Last week, when I wrote about using newsfeeds to establish a scientist’s or professional’s credibility as an expert, the underlying idea was that when we share our research outputs with colleagues, peers, national partners and the scientific community at large, we create a credible resource into which others can tap. In the same vein, we can be the first place scientists or potential science partners go to when they need photos, videos, presentations, etc.

So if you wonder why you, the CGIAR scientist, should consider using social media tools to share your photos, videos, presentations, etc., here are two reasons:

  • Internal: social media tools minimize email clutter. Large files that would normally clog up your inbox, can now sit comfortably on the Internet, ready for you or your colleagues to access as and when required.
  • External: establish your presence as an expert. Social media tools allow you to reach many different network groups. You no longer need to stay within a tight circle of the usual suspects. You have greater outreach.

When we share our information via social media tools, we make it available and accessible in a location where everyone else is hanging out these days: the Internet. Photo, video and slideshow sharing sites often have their own search and tagging facilities that allow anyone interested to discover your information.

I’d like to stress that sharing information with social media tools does NOT mean you should give up publishing the same information on your own Website, and it most certainly does NOT replace the good practices of storing and cataloging your files in Center databases/repositories that maintain institutional memory. Imagine these tools as a variety of fishing nets that can be used to capture as many fish as possible in that huge virtual sea commonly known as the Internet.

Or as Simone Staiger-Rivas put it in her presentation on making the most out of social media, it’s about reaching out to as many users as possible. After sharing her presentation on Slideshare for just one day, five times the number of people who had seen Simone’s live presentation had seen it online – four months later, a whopping 1,839 people have viewed the presentation online.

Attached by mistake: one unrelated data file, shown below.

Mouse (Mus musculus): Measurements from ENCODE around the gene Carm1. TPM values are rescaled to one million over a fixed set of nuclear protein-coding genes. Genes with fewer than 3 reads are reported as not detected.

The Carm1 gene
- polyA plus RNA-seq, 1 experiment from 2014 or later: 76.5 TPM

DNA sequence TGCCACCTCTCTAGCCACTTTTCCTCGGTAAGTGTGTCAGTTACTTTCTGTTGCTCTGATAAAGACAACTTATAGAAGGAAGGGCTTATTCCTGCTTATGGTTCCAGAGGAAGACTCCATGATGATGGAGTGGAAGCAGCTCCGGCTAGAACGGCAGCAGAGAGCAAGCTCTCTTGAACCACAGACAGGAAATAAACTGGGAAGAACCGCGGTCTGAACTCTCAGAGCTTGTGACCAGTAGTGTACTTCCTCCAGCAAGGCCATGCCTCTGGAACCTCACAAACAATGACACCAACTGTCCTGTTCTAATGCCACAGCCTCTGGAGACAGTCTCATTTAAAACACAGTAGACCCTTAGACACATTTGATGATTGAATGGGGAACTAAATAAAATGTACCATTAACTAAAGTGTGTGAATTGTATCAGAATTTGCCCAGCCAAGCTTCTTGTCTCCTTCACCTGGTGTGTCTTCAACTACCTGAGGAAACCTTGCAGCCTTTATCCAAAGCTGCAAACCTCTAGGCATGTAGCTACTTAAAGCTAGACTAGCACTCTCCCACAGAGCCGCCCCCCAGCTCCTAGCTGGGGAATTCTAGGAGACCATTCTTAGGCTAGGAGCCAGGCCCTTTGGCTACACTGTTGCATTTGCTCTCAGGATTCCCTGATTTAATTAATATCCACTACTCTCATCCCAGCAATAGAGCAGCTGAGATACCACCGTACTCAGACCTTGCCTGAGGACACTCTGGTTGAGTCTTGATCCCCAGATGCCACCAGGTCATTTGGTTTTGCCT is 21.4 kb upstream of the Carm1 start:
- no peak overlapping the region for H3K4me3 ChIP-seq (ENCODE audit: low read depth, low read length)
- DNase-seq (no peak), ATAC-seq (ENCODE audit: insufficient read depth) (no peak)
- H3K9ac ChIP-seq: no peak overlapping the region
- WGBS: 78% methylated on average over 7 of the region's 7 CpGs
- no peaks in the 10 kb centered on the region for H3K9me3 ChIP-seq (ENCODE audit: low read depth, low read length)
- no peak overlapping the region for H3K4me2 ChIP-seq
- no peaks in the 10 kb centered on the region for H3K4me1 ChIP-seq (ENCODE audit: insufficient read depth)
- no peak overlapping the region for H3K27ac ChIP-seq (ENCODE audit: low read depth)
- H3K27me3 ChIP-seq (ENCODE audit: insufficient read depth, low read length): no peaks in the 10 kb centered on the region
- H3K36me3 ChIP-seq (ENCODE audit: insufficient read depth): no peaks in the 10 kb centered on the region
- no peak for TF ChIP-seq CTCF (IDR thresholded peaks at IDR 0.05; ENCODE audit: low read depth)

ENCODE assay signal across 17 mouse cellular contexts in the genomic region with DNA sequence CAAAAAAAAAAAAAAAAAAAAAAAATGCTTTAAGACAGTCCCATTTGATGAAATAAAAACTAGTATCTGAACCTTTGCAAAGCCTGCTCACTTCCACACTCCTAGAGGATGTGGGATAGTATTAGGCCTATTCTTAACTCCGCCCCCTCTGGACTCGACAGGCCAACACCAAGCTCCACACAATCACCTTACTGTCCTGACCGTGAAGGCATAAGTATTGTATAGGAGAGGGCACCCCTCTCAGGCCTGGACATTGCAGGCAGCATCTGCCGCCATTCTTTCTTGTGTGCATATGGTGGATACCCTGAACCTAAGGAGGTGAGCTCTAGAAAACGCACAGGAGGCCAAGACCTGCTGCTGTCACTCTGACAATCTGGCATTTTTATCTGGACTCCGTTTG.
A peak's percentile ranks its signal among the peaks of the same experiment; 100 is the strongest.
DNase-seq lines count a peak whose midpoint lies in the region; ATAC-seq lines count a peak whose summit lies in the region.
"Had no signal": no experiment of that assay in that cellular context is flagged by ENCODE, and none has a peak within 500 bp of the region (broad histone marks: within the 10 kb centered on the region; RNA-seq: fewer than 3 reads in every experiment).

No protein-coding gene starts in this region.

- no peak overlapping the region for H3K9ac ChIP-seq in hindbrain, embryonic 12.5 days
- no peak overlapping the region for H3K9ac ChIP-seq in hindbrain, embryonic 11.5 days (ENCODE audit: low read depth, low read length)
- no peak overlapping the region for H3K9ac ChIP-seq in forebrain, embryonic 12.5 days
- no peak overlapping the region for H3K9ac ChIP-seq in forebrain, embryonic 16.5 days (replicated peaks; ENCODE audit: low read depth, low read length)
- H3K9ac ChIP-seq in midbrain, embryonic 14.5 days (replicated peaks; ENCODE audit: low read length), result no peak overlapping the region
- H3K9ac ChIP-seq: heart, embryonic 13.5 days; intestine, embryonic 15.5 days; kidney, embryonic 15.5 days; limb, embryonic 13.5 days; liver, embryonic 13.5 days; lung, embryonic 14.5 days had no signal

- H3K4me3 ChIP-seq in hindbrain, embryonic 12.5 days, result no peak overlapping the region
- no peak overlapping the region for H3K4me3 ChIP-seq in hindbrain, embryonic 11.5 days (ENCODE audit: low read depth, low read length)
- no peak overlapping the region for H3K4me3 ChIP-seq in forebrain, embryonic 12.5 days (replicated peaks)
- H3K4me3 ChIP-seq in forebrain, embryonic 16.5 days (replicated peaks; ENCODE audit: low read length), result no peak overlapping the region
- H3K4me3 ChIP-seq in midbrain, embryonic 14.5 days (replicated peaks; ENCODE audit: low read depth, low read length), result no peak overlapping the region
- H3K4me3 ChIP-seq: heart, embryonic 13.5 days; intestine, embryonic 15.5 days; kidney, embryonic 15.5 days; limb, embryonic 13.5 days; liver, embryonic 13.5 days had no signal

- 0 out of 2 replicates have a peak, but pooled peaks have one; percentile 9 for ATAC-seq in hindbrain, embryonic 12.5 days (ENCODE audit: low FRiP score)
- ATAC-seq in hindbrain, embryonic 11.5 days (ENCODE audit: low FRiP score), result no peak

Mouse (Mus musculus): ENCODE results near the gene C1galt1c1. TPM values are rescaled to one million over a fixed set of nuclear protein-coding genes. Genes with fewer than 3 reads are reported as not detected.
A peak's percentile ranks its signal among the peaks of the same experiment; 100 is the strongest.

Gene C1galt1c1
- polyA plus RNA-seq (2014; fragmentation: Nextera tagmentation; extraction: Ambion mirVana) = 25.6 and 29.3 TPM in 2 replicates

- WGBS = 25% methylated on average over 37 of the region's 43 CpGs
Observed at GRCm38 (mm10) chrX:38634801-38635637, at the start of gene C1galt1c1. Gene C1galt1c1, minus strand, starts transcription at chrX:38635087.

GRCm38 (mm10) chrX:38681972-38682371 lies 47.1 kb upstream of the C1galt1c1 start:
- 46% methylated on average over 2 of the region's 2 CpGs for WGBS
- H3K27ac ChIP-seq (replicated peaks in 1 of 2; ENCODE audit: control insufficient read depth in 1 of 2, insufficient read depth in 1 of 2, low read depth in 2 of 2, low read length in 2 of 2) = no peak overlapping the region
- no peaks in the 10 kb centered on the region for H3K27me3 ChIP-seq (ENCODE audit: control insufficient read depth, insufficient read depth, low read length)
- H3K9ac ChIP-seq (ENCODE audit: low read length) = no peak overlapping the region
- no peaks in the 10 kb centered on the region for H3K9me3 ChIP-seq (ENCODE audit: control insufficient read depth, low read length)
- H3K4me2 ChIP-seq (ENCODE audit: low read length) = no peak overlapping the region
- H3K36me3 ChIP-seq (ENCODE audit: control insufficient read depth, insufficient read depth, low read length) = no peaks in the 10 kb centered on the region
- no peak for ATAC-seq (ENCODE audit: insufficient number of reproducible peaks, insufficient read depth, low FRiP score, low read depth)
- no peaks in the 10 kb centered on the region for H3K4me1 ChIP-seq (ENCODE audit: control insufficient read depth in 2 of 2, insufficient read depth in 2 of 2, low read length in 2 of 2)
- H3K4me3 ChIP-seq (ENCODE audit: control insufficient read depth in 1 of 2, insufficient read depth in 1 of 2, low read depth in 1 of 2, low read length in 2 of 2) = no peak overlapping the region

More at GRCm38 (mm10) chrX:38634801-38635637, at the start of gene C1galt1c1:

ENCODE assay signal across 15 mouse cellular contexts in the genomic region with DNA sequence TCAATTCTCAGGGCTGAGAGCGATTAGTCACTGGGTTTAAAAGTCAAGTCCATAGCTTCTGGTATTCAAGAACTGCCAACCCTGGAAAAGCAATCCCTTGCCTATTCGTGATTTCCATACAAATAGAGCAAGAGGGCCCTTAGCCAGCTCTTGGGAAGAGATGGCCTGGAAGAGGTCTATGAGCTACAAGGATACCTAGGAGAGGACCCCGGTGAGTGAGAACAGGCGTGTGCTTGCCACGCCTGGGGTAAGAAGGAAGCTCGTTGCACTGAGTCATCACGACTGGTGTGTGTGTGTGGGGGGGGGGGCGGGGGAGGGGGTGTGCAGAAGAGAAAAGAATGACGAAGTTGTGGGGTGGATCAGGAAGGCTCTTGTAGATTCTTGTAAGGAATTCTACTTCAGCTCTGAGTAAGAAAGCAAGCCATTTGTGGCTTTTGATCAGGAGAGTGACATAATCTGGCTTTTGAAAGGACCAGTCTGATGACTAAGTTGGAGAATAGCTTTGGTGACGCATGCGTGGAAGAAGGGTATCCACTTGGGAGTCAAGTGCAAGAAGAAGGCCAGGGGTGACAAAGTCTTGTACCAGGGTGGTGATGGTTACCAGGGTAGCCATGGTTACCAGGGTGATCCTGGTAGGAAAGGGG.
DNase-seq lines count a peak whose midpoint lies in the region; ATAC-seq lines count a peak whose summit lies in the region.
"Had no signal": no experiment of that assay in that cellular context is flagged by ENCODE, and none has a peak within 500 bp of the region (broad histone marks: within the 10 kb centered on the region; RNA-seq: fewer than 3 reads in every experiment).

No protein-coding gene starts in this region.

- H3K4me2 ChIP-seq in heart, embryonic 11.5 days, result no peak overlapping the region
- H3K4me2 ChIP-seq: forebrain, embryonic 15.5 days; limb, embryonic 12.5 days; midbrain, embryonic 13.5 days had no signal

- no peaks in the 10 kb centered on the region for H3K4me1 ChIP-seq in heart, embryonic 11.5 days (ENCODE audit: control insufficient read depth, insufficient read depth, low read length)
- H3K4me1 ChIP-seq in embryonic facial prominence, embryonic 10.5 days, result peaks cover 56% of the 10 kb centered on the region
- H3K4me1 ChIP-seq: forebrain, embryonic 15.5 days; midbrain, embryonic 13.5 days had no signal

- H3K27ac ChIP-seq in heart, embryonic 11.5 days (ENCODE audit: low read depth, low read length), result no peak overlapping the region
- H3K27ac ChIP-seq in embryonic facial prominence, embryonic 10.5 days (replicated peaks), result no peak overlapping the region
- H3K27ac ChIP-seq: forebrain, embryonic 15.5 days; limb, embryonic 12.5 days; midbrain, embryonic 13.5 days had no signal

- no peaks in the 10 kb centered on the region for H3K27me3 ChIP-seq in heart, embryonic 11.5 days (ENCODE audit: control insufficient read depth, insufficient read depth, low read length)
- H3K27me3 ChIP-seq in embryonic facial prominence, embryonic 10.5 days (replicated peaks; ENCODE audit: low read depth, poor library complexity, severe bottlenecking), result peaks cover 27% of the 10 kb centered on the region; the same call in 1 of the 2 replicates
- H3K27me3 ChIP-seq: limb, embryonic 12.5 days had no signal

Where to share photos, videos and slideshows

There is an overwhelming array of social media tools that can help you share photos, videos and presentations easily. Without needing any IT-related knowledge, it’s all a clichéd click away!

Photo sharing:

flickr

  • You can sign up for a free account, or a “pro” account that entails a charge for unlimited uploads.
  • Upload and share photos.
  • Categorize photos as either public or private, and attach copyright permissions ranging from reserving all rights to sharing the photos freely for others to use.
  • Photos can be organized into sets and tagged, enabling people to find specific photos and allowing publishers to point out their photos of choice.
  • Re-use Flickr images, especially those labeled ‘Creative Commons’, on web pages, slide shows and publications.
    o Consider those photos you’d like to share with others, make them accessible, and assign copyrights, watermarks or Creative Commons as appropriate. Think big! Your photos could well end up on a major website or in important blog piece!
  • Examples on Flickr:

o   IRRI Images and Photo Sets (note the number of views)

o   ICT-KM Knowledge Sharing Projects Photo Sets